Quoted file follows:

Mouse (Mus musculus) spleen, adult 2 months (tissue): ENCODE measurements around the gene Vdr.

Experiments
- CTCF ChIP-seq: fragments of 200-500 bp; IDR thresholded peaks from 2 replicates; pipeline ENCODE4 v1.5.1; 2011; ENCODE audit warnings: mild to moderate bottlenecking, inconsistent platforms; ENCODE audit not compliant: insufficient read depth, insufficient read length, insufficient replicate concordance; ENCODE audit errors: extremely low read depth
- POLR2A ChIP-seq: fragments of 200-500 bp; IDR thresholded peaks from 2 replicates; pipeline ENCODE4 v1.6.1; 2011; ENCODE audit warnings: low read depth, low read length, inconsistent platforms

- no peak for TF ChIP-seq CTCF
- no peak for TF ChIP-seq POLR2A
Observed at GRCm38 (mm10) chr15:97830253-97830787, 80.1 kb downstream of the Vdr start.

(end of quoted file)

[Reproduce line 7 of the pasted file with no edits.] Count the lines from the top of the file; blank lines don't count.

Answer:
Observed at GRCm38 (mm10) chr15:97830253-97830787, 80.1 kb downstream of the Vdr start.